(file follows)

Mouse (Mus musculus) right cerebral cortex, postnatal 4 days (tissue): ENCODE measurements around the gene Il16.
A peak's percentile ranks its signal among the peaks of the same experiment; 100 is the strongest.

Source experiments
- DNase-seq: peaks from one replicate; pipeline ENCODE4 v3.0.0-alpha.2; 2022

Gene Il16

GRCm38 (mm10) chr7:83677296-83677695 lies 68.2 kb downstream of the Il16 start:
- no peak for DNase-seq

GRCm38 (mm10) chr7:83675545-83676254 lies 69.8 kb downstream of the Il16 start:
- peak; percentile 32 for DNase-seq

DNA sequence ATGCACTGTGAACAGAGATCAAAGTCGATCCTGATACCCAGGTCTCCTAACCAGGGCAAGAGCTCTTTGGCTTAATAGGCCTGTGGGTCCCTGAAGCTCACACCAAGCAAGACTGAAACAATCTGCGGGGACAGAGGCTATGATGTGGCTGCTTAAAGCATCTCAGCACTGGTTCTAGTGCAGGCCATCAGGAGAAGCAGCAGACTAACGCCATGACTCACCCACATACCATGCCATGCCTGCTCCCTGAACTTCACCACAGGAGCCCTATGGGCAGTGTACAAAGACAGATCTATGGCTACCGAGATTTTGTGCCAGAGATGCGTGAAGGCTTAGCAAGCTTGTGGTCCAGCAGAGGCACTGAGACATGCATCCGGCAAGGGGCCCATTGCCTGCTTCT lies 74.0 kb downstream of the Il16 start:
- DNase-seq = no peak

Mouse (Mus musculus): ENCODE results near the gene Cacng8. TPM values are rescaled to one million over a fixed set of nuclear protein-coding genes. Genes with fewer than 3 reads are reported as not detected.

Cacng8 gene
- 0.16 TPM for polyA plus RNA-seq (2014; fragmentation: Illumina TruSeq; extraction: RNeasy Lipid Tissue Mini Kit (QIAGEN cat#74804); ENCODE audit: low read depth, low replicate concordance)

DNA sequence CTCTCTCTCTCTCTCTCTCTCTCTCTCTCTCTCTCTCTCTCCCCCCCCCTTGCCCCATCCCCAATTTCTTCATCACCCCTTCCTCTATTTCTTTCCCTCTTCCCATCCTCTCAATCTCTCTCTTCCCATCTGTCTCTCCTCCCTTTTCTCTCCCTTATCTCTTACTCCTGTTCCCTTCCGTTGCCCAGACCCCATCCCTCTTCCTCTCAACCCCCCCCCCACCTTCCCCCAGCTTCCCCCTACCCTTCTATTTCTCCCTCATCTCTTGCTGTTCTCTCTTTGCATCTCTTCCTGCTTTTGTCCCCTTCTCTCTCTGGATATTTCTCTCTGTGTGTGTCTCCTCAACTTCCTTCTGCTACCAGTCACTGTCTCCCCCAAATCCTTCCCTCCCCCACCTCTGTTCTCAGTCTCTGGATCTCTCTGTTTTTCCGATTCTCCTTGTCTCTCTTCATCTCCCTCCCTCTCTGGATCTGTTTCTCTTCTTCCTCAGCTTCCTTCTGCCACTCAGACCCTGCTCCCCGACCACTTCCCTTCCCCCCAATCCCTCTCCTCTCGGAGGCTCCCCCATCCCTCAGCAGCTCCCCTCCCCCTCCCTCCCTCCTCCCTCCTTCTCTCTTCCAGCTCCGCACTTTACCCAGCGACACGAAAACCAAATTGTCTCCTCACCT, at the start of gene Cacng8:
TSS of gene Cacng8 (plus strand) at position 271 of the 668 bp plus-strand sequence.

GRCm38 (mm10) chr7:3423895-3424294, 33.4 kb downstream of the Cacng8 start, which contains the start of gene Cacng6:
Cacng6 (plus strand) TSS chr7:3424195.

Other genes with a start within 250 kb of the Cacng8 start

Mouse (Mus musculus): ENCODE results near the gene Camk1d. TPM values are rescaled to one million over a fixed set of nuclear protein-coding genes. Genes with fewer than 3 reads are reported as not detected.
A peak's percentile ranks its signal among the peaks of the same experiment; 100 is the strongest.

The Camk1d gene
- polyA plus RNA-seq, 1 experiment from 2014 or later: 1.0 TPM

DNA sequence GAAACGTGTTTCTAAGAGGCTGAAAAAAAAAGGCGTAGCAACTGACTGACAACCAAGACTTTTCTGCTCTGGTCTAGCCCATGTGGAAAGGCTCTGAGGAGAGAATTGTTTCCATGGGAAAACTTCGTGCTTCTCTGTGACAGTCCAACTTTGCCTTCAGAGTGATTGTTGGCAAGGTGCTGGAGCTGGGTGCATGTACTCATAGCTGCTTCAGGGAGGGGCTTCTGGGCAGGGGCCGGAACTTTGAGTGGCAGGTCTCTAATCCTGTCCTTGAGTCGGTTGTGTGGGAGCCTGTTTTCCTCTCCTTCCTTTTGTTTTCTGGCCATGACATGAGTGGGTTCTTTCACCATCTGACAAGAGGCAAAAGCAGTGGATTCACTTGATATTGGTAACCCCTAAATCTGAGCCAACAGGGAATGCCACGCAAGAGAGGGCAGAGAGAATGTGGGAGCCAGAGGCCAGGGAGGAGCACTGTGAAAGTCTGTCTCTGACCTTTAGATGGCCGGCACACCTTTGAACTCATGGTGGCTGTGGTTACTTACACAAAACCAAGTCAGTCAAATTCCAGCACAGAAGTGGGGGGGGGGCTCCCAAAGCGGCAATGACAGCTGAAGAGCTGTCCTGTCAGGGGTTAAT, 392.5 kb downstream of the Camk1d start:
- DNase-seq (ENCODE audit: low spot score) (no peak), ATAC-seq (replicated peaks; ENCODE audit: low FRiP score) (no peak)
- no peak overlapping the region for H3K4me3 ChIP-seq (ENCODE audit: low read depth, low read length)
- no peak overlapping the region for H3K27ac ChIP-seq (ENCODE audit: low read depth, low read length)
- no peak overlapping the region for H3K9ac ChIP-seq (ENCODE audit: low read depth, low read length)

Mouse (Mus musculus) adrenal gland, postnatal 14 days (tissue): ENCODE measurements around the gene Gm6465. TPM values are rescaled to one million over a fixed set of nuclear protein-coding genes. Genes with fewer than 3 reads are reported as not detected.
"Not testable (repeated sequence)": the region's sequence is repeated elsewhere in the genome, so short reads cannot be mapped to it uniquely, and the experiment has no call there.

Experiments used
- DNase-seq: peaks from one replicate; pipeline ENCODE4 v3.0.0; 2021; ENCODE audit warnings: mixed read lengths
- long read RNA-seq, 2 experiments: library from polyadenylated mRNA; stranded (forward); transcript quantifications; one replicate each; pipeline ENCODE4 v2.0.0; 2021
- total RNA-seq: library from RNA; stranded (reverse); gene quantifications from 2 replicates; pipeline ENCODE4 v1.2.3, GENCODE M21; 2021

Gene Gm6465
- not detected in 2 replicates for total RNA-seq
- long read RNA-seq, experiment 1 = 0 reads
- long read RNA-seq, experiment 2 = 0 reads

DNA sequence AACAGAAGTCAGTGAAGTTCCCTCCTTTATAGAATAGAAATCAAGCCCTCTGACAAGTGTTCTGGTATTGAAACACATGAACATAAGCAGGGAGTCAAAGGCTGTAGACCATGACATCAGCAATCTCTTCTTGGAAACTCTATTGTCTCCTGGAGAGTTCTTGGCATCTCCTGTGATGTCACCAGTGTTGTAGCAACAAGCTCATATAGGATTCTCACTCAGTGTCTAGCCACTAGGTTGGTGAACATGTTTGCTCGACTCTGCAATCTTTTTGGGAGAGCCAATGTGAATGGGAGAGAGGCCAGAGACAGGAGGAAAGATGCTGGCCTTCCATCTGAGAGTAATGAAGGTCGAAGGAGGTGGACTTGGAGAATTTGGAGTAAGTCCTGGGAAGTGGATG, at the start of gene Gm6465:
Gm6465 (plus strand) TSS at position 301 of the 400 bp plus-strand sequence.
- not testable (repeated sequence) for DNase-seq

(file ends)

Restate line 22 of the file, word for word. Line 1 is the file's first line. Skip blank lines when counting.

The Camk1d gene